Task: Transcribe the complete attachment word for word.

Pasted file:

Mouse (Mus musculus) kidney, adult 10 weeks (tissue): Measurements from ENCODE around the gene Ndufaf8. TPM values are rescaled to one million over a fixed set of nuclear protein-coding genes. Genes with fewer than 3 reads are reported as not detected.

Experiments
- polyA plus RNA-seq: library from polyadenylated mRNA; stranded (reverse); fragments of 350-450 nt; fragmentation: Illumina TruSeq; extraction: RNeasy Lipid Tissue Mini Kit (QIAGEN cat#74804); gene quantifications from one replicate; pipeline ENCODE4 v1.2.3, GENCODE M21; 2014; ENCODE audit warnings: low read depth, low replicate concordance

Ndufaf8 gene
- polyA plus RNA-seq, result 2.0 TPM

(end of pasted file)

Mouse (Mus musculus) kidney, adult 10 weeks (tissue): Measurements from ENCODE around the gene Ndufaf8. TPM values are rescaled to one million over a fixed set of nuclear protein-coding genes. Genes with fewer than 3 reads are reported as not detected.

Experiments
- polyA plus RNA-seq: library from polyadenylated mRNA; stranded (reverse); fragments of 350-450 nt; fragmentation: Illumina TruSeq; extraction: RNeasy Lipid Tissue Mini Kit (QIAGEN cat#74804); gene quantifications from one replicate; pipeline ENCODE4 v1.2.3, GENCODE M21; 2014; ENCODE audit warnings: low read depth, low replicate concordance

Ndufaf8 gene
- polyA plus RNA-seq, result 2.0 TPM